• Get both! If you're carrying enough stuff around to require 2 (or more) bags, get a rolling suitcase and a backpack. That combo will give you the same “carrying real estate" in the most body friendly package.
  • An iPad with a folding bluetooth keyboard and a light folding stand can handle most computing needs outside of the office these days. Unless you are doing heavy duty photography, graphic design, video editing, or crunching vast amounts of data, invest in an iPad. Your shoulders will thank you for losing the extra weight of the laptop.
  • The right footwear. If I had my way in the world, heels would be completely abolished as footwear. They alter your center of gravity, and do all sorts of nasty things to your spine. The long-term impact of wearing heels is a leading factor for back pain, knee pain, and neck pain. At minimum, switch to a comfortable, cushioned, pair of flat shoes whenever you are going anywhere outside of work. That includes the to and from commute as well. This is one of the few instances where carrying the extra weight around is well worth it.

Additional stress management tips

  • Remember to switch sides when carrying your bag. Give the side you “lead with” a rest.
  • Store as many paper files in digital format that you can get away with. Pound for pound digital files weigh nothing. 
  • If you are hauling around gym clothes everyday, do they fit in a rolling suitcase/backpack combo along with all of your work stuff? If not, it might be time to rethink things. The extra bag is undoing many of the health benefits you are getting out of the gym in the first place. Look into a gym close to home instead of near work. Try switching workouts to first thing in the morning (pre-shower). This is often one of those “best is the enemy of good” situations. The gym near work might be nicer, but you would really be better off with a decent one close to home.

Conferences & Meetings are a Pain in the Butt

For off-site meetings and conferences, the main problem is lack of control over your seating and the expectations for how long you’ll have to sit in session.

Meetings in conference rooms usually have better chairs, so that’s a plus. However, if you need to get up and stretch or even stretch at your seat, you're going to feel a bit weird with people around.

Your best bet is to try the following well ahead of the meeting:

  • Do 5 minutes of stretching before you get to the conference room. You likely won’t have time during the meeting itself. If you don’t have a good place to do that, honestly, use the bathroom.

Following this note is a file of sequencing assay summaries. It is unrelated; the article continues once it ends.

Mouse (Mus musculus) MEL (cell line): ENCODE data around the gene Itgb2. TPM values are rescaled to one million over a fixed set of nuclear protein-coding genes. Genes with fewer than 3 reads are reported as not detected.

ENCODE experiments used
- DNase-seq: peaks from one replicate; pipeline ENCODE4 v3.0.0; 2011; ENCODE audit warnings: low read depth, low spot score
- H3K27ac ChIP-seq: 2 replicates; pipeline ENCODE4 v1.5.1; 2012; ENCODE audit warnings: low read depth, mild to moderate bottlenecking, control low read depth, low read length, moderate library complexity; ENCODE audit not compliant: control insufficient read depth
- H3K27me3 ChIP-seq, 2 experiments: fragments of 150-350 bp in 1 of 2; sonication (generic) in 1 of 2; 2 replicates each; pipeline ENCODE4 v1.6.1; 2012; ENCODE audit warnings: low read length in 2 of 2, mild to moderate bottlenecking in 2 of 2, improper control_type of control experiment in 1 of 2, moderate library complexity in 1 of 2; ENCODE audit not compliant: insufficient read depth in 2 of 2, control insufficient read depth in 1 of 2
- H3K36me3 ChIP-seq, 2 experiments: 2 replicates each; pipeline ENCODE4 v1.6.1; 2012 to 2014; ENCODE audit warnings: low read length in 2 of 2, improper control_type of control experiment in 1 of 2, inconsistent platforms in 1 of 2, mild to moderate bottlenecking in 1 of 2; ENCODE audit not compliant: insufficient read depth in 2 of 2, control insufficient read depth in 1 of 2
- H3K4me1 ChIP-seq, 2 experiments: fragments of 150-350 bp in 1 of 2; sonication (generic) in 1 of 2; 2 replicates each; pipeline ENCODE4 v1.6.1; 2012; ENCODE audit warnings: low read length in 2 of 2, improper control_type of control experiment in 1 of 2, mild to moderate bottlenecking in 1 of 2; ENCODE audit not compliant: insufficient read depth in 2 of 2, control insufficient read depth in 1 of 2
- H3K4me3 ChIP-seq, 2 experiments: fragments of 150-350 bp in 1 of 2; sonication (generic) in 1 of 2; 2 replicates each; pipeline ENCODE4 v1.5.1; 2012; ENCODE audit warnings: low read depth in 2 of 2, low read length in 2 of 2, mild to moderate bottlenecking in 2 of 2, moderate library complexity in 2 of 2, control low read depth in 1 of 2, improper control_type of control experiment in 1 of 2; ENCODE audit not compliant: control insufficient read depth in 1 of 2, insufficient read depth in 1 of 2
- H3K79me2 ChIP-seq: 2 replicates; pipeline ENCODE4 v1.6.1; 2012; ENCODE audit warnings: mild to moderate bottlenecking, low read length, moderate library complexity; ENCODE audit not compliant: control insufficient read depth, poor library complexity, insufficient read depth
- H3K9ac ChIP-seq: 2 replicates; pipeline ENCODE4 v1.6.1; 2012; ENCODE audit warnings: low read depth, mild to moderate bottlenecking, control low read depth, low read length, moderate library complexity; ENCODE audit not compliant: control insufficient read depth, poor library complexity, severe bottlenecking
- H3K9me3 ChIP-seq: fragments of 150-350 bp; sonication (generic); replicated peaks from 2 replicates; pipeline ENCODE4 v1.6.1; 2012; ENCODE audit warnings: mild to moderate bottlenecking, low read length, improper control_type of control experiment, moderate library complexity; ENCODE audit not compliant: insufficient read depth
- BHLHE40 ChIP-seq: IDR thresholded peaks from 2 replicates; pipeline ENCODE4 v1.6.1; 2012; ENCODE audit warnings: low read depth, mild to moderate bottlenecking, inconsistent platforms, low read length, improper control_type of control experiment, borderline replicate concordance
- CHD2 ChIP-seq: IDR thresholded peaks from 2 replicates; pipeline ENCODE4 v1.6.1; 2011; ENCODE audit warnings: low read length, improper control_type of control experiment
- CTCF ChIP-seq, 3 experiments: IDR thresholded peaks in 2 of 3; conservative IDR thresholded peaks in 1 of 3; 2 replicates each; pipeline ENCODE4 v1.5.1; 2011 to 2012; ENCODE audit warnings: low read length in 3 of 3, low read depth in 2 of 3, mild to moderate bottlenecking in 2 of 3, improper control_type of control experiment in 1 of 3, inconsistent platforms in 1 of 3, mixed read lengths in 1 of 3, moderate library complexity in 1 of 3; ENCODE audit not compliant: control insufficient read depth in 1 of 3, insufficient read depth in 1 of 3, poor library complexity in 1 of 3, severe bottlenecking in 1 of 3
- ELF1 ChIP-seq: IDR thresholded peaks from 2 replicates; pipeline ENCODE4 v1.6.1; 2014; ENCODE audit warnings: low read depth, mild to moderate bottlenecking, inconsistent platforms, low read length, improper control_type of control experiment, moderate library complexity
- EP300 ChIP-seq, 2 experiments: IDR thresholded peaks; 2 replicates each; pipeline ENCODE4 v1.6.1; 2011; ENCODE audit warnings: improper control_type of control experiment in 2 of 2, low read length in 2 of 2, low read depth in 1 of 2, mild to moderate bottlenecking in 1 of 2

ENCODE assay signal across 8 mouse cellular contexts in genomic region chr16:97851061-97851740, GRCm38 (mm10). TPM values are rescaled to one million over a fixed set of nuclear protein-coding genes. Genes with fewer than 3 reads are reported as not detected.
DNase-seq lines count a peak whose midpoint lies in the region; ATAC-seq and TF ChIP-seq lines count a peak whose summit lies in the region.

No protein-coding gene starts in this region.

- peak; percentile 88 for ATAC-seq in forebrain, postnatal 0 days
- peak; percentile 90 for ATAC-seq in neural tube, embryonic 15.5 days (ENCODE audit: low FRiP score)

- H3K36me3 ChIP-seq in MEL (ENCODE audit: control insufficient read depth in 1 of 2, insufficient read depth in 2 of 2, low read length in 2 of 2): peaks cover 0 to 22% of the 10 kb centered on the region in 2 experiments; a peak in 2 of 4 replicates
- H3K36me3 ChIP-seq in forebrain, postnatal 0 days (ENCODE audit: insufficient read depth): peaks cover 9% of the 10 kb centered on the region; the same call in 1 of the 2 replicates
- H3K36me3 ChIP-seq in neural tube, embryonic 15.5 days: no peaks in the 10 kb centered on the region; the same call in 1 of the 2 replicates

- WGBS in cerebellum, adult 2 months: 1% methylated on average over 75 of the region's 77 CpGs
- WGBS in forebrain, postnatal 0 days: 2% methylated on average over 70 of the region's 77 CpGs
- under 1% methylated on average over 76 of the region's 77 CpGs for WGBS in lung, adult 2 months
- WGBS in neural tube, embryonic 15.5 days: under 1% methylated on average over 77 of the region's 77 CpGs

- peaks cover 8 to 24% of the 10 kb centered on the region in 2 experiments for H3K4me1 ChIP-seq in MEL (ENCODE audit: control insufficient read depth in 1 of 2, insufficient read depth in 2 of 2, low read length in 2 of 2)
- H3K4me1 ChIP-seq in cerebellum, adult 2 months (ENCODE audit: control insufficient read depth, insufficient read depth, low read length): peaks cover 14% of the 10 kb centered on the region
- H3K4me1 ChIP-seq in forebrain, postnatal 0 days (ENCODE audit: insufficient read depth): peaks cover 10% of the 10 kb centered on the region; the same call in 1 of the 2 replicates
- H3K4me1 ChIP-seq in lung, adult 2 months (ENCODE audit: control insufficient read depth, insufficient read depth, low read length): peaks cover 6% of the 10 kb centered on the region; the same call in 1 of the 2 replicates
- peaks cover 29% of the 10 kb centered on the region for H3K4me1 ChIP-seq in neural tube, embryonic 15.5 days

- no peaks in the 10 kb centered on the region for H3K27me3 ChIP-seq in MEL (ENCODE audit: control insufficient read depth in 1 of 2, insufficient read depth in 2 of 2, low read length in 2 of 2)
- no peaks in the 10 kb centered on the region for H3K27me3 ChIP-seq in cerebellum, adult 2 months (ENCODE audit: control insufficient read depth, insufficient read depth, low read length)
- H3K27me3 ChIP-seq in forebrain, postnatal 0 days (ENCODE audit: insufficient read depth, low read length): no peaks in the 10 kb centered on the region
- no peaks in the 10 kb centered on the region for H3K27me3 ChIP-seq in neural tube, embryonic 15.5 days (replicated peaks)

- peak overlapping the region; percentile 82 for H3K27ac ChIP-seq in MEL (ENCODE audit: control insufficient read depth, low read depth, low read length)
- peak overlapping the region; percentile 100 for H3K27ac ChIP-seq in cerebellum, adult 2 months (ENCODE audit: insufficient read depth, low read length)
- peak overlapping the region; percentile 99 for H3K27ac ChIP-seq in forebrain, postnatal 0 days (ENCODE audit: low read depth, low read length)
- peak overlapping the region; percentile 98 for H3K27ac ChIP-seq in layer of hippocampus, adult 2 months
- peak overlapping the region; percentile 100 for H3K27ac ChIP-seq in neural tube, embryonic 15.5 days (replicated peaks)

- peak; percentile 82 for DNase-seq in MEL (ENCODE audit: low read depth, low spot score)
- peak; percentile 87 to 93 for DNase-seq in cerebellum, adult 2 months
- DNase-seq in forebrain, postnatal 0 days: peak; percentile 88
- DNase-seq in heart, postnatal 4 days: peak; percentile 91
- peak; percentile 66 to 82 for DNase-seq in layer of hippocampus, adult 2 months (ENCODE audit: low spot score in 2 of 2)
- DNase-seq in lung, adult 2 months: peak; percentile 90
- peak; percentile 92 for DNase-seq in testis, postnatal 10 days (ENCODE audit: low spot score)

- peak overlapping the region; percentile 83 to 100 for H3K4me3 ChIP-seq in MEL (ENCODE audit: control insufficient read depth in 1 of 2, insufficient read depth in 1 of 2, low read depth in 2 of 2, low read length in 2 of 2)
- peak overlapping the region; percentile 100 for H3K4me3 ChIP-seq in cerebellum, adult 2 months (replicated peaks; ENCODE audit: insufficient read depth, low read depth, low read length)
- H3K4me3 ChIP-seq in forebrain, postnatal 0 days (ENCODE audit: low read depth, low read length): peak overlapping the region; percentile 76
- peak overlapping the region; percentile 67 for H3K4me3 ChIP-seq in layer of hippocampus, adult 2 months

• Request that the meeting take 5 minute breaks every hour (at the minimum) to be able to stand up, stretch, walk around a bit, etc. Best is to bake this into the agenda long before the meeting time. If you're attending someone else’s meeting, you can always request this at the beginning before it starts. If you feel uncomfortable asking, you can always “white lie” and say that you have a medically diagnosed low back injury and your doctor has advised this. The others in the meeting will probably thank you for the reminder for self-care.
  • Can’t do the above either because you won’t ask, or because the request was denied? Take 5 minutes anyway and go to the bathroom every hour.

At the meeting or conference:

  • When you arrive, play with the settings on your chair to adjust the height to a comfortable level. During the meeting, try adjusting the height slightly up or down whenever you get a bit sore. This will make you use slightly different muscles and give the ones you just used a break.
  • If you find that you tend to cross your legs only in one direction, try switching. Between not crossing, and crossing to the other side every 15 minutes or so you may find some comfort. This will help relieve your muscles from getting stuck into a habitual asymmetrical pattern (which leads to a repetitive stress disorder).
  • For the really bold, take your shoes off under the conference table and/or attend meetings with laceless shoes that are easy to slip on and off.

For conferences, try the following tips:

  • Pick a spot towards the back or the outside of the seating rows. You'll have an easier time moving around and won’t worry as much about disturbing anyone.
  • If you are in a larger group, less eyes will be focused on you. Feel free to practice some in chair stretching during the lectures. We have a number of useful quick tutorials for workplace stretching on our YouTube channel.